King Tubby had previously earned a living as a radio repair man and became involved in the Jamaican music scene after being constantly called upon to repair many of the local sound systems. Whilst at Treasure Isle studio”s King Tubby used the technical knowledge he”d gained from his repair days along with the knowledge he”d gained from cutting test acetates, which had given him an acute knowledge and keen ear for the manipulation and limitations of frequency bandwidths. To push the boundaries of his new instrumental sound even further he fitted the aging studio equipment at Treasure Isle with customized filters, echo and delay units to enhance it”s sparse minimalist and repetitive aesthetic. By adding these effects to his mixes he began to give them a new identity truly separate from their original. Filters were used to temporarily cut whole swathes of top, middle or bottom frequencies, removing the bass lines or accentuating the hi-hats, only to be punched back in again at opportune moments to create exciting dynamics that would drive the music forward. This creative use of EQ within a mix is a technique that modern Disc Jockey”s (DJ”s) would instantly recognize. In addition, delay and reverb were often used to percussively alter the feel of the tune with delay units set to divide four-four phrases into six equal beats. Further more, snare drum accents routed through the delay created a double-time feel and “temporary rhythmic dislocation” similar to the rhythmic ideas that jazz drummers had been experimenting with in the 1960”s with regards to shifting time and suspending moments within a piece of music.

Success at Treasure Isle Studio”s enabled King Tubby to set up his own studio and acquire a second-hand four track MCI mixing desk from Dynamic Studio”s across town. Armed with this and a cutting edge reputation, many of Jamaica”s top producers of the time including Lee ‘Scratch” Perry, Bunny Lee and Augustus Pablo we”re keen on employing King Tubby”s services. Two more important technological innovations happened during this period of King Tubby”s career, firstly he again customized his new four track MCI desk by installing robust volume faders in place of the worn-out pots, enabling for a greater command of the mix, smoother transitions and more precision and choice when bouncing sub-mixes, and secondly the building of many custom out-board signal processors, including delay, reverb, echo and filtering units. All this helped develop his sound further and give him the edge over his competitors who were often described as “jerky and sporadic” in comparison. Veal (2007) concludes that by this period King Tubby had “fully elaborated his language of remixing, facilitated by both the natural development of his aesthetic, and the continuous upgrading of his studio equipment.” It was during this period that he was approached by Augustus Pablo to mix King Tubby Meets Rockers Uptown.

The track, King Tubby Meets Rockers Uptown”s influence on contemporary musical styles is wide ranging to say the least. The bass heavy mixed style of this and other early dub tracks has obvious comparisons with hip-hop, drum and bass and trip-hop production styles. The innovative and creative re-arrangement of musical components within the track can be credited with paving the way for sample based dance music like rap music and electronica. Also, the live application of King Tubby”s studio production methods, which he pioneered himself by creating ‘live dubs” at sound system functions, can be heard widely throughout modern DJing. This includes techniques such as creative equalization to isolate, boost or remove certain sounds within the mix, the punching in of delay and reverb and the spontaneous and creative use of the mixing desk”s controls within a live environment.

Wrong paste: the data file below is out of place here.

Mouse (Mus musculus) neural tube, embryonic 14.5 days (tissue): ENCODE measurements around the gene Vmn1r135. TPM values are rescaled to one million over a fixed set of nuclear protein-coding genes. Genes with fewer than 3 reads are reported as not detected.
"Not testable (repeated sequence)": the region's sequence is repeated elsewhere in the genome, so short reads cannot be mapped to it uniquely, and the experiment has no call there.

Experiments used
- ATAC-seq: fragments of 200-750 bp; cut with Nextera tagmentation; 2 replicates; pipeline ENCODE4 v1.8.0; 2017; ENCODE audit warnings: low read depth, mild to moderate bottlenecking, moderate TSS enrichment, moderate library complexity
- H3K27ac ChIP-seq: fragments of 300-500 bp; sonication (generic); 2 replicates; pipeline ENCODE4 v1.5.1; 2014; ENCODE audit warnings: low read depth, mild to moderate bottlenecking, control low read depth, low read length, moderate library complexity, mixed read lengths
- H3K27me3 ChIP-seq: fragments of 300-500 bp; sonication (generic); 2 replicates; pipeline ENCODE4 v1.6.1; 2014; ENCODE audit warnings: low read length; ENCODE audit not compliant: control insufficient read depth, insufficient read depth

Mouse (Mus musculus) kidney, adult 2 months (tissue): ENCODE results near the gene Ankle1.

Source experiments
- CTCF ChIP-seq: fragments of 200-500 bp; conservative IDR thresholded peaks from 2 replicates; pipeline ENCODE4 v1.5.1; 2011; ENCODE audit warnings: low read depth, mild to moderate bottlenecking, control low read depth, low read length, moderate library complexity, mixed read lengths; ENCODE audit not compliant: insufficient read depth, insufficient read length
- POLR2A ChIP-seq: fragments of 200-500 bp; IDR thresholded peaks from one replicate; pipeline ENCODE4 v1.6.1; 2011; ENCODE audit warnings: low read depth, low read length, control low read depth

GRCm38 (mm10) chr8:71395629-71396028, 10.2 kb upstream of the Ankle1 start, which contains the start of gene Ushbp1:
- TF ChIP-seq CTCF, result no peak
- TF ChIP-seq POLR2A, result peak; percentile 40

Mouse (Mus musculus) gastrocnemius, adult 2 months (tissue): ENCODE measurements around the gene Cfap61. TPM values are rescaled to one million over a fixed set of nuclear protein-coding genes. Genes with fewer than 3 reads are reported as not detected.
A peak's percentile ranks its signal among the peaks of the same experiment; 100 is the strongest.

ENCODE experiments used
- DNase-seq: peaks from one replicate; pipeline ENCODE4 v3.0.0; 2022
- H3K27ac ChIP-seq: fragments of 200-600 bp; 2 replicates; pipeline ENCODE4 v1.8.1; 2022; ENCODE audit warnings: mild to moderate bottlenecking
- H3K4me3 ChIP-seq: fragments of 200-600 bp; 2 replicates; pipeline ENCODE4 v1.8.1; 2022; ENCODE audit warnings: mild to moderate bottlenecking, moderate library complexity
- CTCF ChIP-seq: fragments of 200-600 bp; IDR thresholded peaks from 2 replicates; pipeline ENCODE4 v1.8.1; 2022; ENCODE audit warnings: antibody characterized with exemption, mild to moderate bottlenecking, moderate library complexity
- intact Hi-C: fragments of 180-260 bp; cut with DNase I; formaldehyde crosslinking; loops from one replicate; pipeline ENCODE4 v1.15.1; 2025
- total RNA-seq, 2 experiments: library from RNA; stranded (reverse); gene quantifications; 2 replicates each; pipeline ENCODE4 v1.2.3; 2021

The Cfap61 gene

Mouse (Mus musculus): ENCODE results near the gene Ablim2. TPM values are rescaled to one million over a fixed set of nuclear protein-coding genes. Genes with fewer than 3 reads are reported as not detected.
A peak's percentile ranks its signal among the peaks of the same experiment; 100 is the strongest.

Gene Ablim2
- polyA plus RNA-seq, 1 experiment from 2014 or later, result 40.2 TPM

During his career King Tubby also trained a number of Jamaican producers who would prove, with time, to be highly influential in their own right including: Lloyd “King Jammy” James, “Prince” Philip Smart and Overton “Scientist” Brown, and contemporary producers, musicians and DJ”s such as DJ Spooky, Adrian Sherwood, Tricky, Madlib and Bill Laswell cite him as being a major influence on their work. It”s also worth while mentioning that it was King Tubby who built Lee Perry”s Black Arc studio which is responsible for producing some of the best known reggae tunes of all time. By the mid-seventies dub versions of popular reggae songs we”re becoming as popular as the original tracks themselves and, as mentioned previously, producers we”re being credited as being the main creative artists on those tracks, it”s easy to spot the president this set when looking at the amount of ‘super star” DJ”s and named DJ compilation and remix albums that are currently available in today”s music market.

King Tubby Meets Rockers Uptown remains an effective and continually influential track due to the meeting of then new technologies (predominately the multitrack mixing desk) with the creative use and approaches to those technologies by the individuals involved.

References

CAMERON, K., 2007. Albums to hear before you die: Volume 4: King Tubby Meets Rockers Uptown. The Guardian, November 21, 2007, p.12.
HEBDIGE, D. 1979. Subculture: The Meaning Of Style. London: Routledge.
HOWARD, D.N. 2004. Sonic Alchemy. Milwaukee: Hal Leonard Group.
KATZ, D., 1999. Roots Reggae and the mournful, meditive sound of Rasterfari: Augustus Augustus Pablo. The Guardian, May 24, 1999, p.20.
MARTIN, D., 2004. Dub be good to me; King Tubby. The Times, July 10, 2004, p. 16.
PATRIKARAKOS, D., 2009. Defining moment: King Tubby creates modern dance music, 1971. The Financial Times, January 10, 2009.
SARIG, R. 1998. The Secret History of Rock. New York: Billboard Books.
SCHEDEL, M. 2007. Electronic music and the studio. In: COLLINS, N. & D”ESCRIVIN, J., eds., The Cambridge Companion to Electronic Music. Cambridge: Cambridge University Press, pp. 24-37.
TOOP, D. 1995. Ocean Of Sound. London: Serpent”s Tail.
VEAL, M. 2007. Dub: Soundscapes and Shattered Songs in Jamaican Reggae. Connecticut: Wesleyan University Press.
WATERS, J. L., 2004. Ghosts in the machine: King Tubby, the man who invented dub was a musical magician. The Guardian, July 16, 2004, p.20.

Discography

PABLO, A. & TUBBY, K. 1976. King Tubby Meets Rockers Uptown. Shanachie.
MILLER, J. 1976. Baby I Love You So. Sydna